Home arrow Oracle arrow Page 3 - Tuning PL/SQL Code

Protecting Stored Code - Oracle

In this conclusion to a nine-part series on managing PL/SQL code, you will learn how to analyze and optimize your code's performance. This article is excerpted from chapter 20 of the book Oracle PL/SQL Programming, Fourth Edition, written by Steven Feuerstein and Bill Pribyl (O'Reilly; ISBN: 0596009771). Copyright © 2006 O'Reilly Media, Inc. All rights reserved. Used with permission from the publisher. Available from booksellers or direct from O'Reilly Media.

TABLE OF CONTENTS:
  1. Tuning PL/SQL Code
  2. Optimizing PL/SQL Performance
  3. Protecting Stored Code
  4. Dynamic Wrapping with DBMS_DDL
  5. Guidelines for Working with Wrapped Code
By: O'Reilly Media
Rating: starstarstarstarstar / 22
December 20, 2007

print this article
SEARCH DEV SHED

TOOLS YOU CAN USE

advertisement

Virtually any application we write contains propriety information. If I write my application in PL/SQL and sell it commercially, I really don’t want to let customers (or worse, competitors) see my secrets. Oracle offers a program known as wrap that hides or obfuscates most, if not all, of these secrets.

Some people refer to “wrapping” code as “encrypting” code, but wrapping is not true encryption. If you need to deliver information, such as a password, that really needs to be secure, you should not rely upon this facility. Oracle does provide a way of incorporating true encryption into your own applications using the built-in package DBMS_CRYPTO (or DBMS_OBFUSCATION_TOOLKIT in releases before Oracle Database 10g). Chapter 22 describes encryption and other aspects of PL/SQL application security.

When you wrap PL/SQL source, you convert your readable ASCII text source code into unreadable ASCII text source code. This unreadable code can then be distributed to customers, regional offices, etc., for creation in new database instances. The Oracle database maintains dependencies for this wrapped code as it would for programs compiled from readable text. In short, a wrapped program is treated within the database just as normal PL/SQL programs are treated; the only difference is that prying eyes can’t query the USER_SOURCE data dictionary to extract trade secrets.

Oracle has, for years, provided a wrap executable that would perform the obfuscation of your code. With Oracle Database 10g Release 2, you can also use the DBMS_DDL.WRAP and DBMS_DDL.CREATE_WRAPPED programs to wrap dynamically constructed PL/SQL code.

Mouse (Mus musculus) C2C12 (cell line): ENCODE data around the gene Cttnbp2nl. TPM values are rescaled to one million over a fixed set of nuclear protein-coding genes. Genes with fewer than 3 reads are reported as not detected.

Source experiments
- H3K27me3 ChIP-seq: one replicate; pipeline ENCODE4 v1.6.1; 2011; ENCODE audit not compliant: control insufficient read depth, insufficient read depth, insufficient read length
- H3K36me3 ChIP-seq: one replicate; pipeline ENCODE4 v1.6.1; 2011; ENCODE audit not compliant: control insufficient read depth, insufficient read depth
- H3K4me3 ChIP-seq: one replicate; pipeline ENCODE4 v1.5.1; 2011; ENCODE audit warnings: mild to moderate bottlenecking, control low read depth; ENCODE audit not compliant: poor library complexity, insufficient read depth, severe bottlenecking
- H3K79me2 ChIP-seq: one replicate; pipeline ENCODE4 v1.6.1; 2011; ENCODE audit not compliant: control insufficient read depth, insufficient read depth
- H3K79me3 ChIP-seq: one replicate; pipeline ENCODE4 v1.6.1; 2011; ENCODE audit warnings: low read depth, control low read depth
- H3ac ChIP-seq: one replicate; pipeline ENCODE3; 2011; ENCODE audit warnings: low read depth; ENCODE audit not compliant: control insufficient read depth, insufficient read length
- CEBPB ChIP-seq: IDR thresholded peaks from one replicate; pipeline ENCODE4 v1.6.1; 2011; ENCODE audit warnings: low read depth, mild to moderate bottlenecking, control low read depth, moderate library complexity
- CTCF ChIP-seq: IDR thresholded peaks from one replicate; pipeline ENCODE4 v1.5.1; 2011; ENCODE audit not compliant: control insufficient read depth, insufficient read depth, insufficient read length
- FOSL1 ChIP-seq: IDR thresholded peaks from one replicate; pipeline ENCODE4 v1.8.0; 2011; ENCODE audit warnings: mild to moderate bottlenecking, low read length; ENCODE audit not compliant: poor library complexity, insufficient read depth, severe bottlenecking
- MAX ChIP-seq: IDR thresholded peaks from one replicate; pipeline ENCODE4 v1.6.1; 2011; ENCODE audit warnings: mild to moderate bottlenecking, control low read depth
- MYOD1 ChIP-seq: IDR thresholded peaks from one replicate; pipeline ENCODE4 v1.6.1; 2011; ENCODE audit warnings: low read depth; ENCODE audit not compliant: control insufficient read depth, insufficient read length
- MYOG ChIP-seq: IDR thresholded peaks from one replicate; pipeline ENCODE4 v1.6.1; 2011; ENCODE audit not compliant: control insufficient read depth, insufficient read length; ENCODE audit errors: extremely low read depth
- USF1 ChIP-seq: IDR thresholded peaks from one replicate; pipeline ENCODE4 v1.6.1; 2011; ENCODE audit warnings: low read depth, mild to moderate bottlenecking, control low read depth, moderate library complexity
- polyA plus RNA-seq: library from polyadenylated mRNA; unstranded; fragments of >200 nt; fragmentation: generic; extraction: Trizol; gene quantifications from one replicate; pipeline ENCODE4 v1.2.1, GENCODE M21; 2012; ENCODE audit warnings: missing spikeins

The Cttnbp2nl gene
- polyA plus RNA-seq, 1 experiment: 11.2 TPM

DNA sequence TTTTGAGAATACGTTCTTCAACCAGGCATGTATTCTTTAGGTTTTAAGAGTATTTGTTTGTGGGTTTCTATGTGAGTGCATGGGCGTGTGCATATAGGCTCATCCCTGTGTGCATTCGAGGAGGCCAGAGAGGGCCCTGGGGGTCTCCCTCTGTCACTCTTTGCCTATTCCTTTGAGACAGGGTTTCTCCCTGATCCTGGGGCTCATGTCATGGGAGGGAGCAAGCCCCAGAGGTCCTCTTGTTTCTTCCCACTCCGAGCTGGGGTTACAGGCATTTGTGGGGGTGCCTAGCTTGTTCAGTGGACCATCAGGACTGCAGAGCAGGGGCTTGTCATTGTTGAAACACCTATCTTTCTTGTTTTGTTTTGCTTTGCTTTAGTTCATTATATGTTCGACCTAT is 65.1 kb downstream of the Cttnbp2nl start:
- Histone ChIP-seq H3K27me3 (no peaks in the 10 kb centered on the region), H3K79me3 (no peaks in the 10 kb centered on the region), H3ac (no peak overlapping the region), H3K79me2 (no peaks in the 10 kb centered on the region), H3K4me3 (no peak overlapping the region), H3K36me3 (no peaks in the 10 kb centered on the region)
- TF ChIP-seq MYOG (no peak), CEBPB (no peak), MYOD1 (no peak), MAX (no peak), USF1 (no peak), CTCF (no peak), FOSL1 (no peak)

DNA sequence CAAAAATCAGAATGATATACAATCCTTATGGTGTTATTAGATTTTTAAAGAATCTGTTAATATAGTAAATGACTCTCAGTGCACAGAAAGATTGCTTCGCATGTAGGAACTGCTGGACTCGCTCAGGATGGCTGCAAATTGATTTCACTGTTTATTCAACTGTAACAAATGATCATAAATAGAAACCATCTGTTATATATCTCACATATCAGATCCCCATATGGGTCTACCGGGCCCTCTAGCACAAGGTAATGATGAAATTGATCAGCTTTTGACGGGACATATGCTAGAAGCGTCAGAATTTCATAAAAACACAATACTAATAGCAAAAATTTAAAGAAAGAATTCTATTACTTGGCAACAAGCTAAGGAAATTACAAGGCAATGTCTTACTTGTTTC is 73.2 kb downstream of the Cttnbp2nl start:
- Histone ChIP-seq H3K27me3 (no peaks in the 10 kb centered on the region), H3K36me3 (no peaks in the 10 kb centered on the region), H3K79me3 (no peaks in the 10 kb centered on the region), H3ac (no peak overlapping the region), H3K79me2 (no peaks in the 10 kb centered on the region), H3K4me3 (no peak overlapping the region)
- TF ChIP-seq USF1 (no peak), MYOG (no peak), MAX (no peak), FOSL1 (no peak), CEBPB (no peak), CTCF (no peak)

Restrictions on and Limitations of Wrapping

You should be aware of the following issues when working with wrapped code:

  1. Wrapping makes reverse engineering of your source code difficult, but you should still avoid placing passwords and other highly sensitive information in your code.
  2. You cannot wrap the source code in triggers. If it is critical that you hide the contents of triggers, move the code to a package and then call the packaged program from the trigger.
  3. Wrapped code cannot be compiled into databases of a version lower than that of the wrap program. Wrapped code is upward-compatible only.
  4. You cannot include SQL*Plus substitution variables inside code that must be wrapped.

Using the Wrap Executable

To wrap PL/SQL source code, you run the wrap executable. This program, named wrap.exe, is located in the bin directory of the Oracle instance. The format of the wrap command is:

  wrap iname=infile [oname=outfile]

where infile points to the original, readable version of your program, and outfile is the name of the file that will contain the wrapped version of the code. If infile does not contain a file extension, then the default of sql is assumed.

If you do not provide an oname argument, then wrap creates a file with the same name as infile but with a default extension of plb, which stands for “PL/SQL binary” (a misnomer, but it gets the idea across: binaries are, in fact, unreadable).

Here are some examples of using the wrap executable:

  • Wrap a program, relying on all the defaults:

      wrap iname=secretprog 
  • Wrap a package body, specifying overrides of all the defaults. Notice that the wrapped file doesn’t have to have the same filename or extension as the original:

      wrap iname=secretbody.spb oname=shhhhhh.bin



 
 
>>> More Oracle Articles          >>> More By O'Reilly Media
 

blog comments powered by Disqus
escort Bursa Bursa escort Antalya eskort
   

ORACLE ARTICLES

- Oracle Java Security Woes Continue
- Oracle's New IaaS Cloud Option: There's a Ca...
- Oracle Acquires Eloqua to Boost Cloud Presen...
- Choosing Innovation: Oracle Survey Insights
- Oracle Fixes Privilege Escalation Bug
- Oracle`s Communications Service Availability...
- Oracle Releases Exalytics, Taleo Plans
- Oracle Releases Communications Network Integ...
- Oracle Releases Communications Data Model 11...
- Oracle Releases PeopleSoft PeopleTools 8.52
- Oracle Integrates Cloudera Apache Distro, My...
- Oracle Releases MySQL 5.5.18
- Oracle Announces NoSQL Database Availability
- Sorting Database Columns With the SELECT Sta...
- Retrieving Table Data with the LIKE Operator

Developer Shed Affiliates

 


Dev Shed Tutorial Topics: